Where, oh Where, Do Food Cravings come from?

For Weight Loss, Fight Food Cravings You are sitting at your desk minding your work when BAM—out of nowhere comes a craving for a slice of pizza from the pizzaria down the street. You know the pizza isn’t part of your medical weight loss plan, and your meal replacement lunch is sitting safely in the fridge down the hall, but you can taste the dough, gooey cheese heaping with pepperoni…. yum! Whether it is for a calorie laden lunch, a chocolaty dessert or a cup of coffee, cravings are common and hard to cope with. So, where do these cravings come from and why won’t they leave you and your medical weight loss plan alone? That might be a matter of science.

The Mental Science of Food Cravings

It is easy to say your cravings are all in your head, but when you are hungry it is hard to differentiate the messages from your brain and those from your stomach. Well, here is some information that might be helpful: food cravings and real hunger don’t present themselves in the same way.

Food cravings are specific. You might crave French fries because you want something salty; or you might crave ice cream if your ‘sweet tooth’ starts talking. Hunger is never that specific. When your body is hungry you will know by the pangs in your stomach and decreased energy. And when you are truly hungry, your stomach will welcome whatever you decide to eat—especially something nutritious like your meal replacement lunch.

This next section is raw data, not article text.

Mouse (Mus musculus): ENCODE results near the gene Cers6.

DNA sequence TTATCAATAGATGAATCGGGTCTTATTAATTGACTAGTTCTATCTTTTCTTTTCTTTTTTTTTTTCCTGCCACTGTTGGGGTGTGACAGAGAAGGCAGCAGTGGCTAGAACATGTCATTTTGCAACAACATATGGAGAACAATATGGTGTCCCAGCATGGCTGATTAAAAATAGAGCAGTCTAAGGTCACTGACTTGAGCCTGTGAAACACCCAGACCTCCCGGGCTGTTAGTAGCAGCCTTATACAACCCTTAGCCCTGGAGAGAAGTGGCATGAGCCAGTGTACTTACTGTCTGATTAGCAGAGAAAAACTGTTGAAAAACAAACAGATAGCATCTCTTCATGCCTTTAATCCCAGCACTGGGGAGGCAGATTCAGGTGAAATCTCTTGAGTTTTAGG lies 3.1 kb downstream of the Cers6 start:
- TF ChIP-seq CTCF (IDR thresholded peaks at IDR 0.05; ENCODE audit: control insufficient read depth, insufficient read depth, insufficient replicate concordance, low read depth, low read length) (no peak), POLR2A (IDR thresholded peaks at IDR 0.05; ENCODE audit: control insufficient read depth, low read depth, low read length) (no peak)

In 2010, researchers at Flinders University in Australia published a study in the Current Directions in Psychological Science journal. They found that a lot of food cravings come from mental imagery and visual stimulation.

Have you ever wondered why restaurant commercials zoom in on their promotional items and give the camera a good long look at the featured dishes? This type of vivid imagery can prompt a food craving, putting it in your mind that you want that one dish from that one restaurant, and that no other form of caloric intake will do. Researchers found that the more the item is visualized, the greater the craving becomes.

The good news is that this mental imagery can work both ways. Researchers found that when participants attempted to overshadow their food craving by thinking about common images like a rainbow, or to concentrate on the smell of a flower, their food craving dissipated.

When a craving sets in you might feel like food is all you can think about– and unfortunately the more you give in to the craving the truer that becomes. Imagining that slice of pizza requires brain activity. This means that longing for a calorie laden lunch redirects your focus from your work to your stomach, amplifying your craving while also making you less productive at work.

The next time a food craving sets in, take a step back and think about something else, whether it is a favorite painting, your dog or cat or even the clouds in the sky. Changing your focus can help you fight a craving, concentrate on the task at hand and, most importantly, stick to your medical weight loss diet.